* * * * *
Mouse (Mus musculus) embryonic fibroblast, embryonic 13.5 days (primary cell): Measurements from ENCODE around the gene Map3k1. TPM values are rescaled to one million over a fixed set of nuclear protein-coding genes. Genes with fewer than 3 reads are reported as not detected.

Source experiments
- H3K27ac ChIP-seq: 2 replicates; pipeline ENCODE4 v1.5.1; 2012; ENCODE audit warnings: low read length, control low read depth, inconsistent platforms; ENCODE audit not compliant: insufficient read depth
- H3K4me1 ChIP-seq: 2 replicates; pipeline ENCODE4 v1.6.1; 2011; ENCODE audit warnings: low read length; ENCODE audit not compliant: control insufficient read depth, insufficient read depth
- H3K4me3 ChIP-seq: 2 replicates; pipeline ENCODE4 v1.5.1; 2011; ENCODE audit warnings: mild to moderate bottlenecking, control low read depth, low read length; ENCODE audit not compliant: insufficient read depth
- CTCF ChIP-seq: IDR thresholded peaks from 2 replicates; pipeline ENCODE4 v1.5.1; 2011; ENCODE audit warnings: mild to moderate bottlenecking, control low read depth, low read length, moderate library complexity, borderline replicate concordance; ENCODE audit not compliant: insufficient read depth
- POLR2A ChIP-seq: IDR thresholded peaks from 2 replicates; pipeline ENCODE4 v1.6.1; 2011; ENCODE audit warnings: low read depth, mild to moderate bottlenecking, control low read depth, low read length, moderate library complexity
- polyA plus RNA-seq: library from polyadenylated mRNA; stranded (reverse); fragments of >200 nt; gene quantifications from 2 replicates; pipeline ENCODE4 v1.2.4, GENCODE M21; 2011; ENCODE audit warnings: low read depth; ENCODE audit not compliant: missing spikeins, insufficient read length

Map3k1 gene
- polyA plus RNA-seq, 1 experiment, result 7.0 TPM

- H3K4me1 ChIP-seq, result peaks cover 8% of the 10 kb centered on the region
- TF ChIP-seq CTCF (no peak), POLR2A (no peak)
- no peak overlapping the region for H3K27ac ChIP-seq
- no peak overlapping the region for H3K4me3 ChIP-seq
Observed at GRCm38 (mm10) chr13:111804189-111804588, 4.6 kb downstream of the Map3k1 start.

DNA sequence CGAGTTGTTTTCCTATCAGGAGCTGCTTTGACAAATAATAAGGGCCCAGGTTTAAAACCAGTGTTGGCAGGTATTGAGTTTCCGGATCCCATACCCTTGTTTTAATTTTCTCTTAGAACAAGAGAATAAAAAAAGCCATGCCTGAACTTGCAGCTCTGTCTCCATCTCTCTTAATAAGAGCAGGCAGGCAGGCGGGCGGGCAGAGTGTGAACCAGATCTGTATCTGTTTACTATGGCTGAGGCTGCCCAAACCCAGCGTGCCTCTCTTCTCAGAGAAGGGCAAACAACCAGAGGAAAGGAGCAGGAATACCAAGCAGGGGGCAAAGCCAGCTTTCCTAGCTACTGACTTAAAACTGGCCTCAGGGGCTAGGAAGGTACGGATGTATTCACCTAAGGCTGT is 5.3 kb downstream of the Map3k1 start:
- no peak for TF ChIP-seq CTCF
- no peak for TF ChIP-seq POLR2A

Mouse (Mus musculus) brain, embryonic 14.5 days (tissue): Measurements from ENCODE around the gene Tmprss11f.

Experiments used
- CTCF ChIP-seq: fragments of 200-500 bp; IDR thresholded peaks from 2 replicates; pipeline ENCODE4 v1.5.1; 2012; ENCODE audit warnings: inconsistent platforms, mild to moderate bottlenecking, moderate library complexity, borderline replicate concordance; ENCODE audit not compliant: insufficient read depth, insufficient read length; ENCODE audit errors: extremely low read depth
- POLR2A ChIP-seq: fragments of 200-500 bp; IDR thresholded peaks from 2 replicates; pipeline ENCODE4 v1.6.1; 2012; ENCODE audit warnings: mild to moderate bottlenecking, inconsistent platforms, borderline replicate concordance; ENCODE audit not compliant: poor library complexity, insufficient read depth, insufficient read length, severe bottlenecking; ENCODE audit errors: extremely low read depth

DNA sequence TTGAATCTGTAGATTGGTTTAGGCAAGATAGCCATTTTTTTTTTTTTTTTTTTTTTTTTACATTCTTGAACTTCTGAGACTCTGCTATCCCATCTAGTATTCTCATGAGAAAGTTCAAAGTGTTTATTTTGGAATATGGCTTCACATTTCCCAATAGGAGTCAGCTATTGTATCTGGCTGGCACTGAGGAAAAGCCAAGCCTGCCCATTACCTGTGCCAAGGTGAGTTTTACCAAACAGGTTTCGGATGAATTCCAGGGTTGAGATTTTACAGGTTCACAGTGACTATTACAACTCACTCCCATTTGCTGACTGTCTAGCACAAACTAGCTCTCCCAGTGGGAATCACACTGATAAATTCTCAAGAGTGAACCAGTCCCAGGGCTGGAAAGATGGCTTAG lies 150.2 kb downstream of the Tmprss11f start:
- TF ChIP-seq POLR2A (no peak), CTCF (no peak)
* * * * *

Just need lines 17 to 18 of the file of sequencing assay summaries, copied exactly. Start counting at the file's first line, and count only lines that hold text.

- no peak for TF ChIP-seq CTCF
- no peak for TF ChIP-seq POLR2A